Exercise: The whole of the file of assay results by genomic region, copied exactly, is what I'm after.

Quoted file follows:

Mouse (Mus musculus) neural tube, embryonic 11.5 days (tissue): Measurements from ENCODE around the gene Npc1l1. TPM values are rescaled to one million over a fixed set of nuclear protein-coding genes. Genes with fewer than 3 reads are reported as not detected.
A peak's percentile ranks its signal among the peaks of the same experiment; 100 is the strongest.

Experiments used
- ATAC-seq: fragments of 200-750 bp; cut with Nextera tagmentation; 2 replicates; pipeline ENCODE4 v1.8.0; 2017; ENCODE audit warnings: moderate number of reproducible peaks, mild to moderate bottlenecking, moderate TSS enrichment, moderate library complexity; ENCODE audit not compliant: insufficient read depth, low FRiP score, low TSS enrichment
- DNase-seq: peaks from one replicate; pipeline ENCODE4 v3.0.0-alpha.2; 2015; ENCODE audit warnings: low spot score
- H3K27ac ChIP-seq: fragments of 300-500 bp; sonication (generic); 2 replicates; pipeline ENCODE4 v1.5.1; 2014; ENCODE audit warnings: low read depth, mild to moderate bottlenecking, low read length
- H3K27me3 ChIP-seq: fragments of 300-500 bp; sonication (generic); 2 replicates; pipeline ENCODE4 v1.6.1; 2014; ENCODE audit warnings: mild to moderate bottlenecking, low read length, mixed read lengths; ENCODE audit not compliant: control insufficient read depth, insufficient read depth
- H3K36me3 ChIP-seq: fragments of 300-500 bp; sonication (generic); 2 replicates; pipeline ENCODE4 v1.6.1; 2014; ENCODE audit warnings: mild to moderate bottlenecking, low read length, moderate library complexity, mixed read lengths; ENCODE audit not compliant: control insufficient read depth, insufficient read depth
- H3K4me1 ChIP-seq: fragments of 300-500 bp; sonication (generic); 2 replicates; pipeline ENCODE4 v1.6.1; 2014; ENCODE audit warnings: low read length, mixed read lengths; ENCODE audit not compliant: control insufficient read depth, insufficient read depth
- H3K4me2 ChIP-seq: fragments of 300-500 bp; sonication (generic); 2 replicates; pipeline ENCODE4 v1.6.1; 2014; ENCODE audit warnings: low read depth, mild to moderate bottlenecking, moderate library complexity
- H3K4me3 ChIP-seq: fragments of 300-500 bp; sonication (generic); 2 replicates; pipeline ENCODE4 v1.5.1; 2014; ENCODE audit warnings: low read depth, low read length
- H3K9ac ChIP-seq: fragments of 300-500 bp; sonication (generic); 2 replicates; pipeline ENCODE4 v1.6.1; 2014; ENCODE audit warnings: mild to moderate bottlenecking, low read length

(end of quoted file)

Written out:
Mouse (Mus musculus) neural tube, embryonic 11.5 days (tissue): Measurements from ENCODE around the gene Npc1l1. TPM values are rescaled to one million over a fixed set of nuclear protein-coding genes. Genes with fewer than 3 reads are reported as not detected.
A peak's percentile ranks its signal among the peaks of the same experiment; 100 is the strongest.

Experiments used
- ATAC-seq: fragments of 200-750 bp; cut with Nextera tagmentation; 2 replicates; pipeline ENCODE4 v1.8.0; 2017; ENCODE audit warnings: moderate number of reproducible peaks, mild to moderate bottlenecking, moderate TSS enrichment, moderate library complexity; ENCODE audit not compliant: insufficient read depth, low FRiP score, low TSS enrichment
- DNase-seq: peaks from one replicate; pipeline ENCODE4 v3.0.0-alpha.2; 2015; ENCODE audit warnings: low spot score
- H3K27ac ChIP-seq: fragments of 300-500 bp; sonication (generic); 2 replicates; pipeline ENCODE4 v1.5.1; 2014; ENCODE audit warnings: low read depth, mild to moderate bottlenecking, low read length
- H3K27me3 ChIP-seq: fragments of 300-500 bp; sonication (generic); 2 replicates; pipeline ENCODE4 v1.6.1; 2014; ENCODE audit warnings: mild to moderate bottlenecking, low read length, mixed read lengths; ENCODE audit not compliant: control insufficient read depth, insufficient read depth
- H3K36me3 ChIP-seq: fragments of 300-500 bp; sonication (generic); 2 replicates; pipeline ENCODE4 v1.6.1; 2014; ENCODE audit warnings: mild to moderate bottlenecking, low read length, moderate library complexity, mixed read lengths; ENCODE audit not compliant: control insufficient read depth, insufficient read depth
- H3K4me1 ChIP-seq: fragments of 300-500 bp; sonication (generic); 2 replicates; pipeline ENCODE4 v1.6.1; 2014; ENCODE audit warnings: low read length, mixed read lengths; ENCODE audit not compliant: control insufficient read depth, insufficient read depth
- H3K4me2 ChIP-seq: fragments of 300-500 bp; sonication (generic); 2 replicates; pipeline ENCODE4 v1.6.1; 2014; ENCODE audit warnings: low read depth, mild to moderate bottlenecking, moderate library complexity
- H3K4me3 ChIP-seq: fragments of 300-500 bp; sonication (generic); 2 replicates; pipeline ENCODE4 v1.5.1; 2014; ENCODE audit warnings: low read depth, low read length
- H3K9ac ChIP-seq: fragments of 300-500 bp; sonication (generic); 2 replicates; pipeline ENCODE4 v1.6.1; 2014; ENCODE audit warnings: mild to moderate bottlenecking, low read length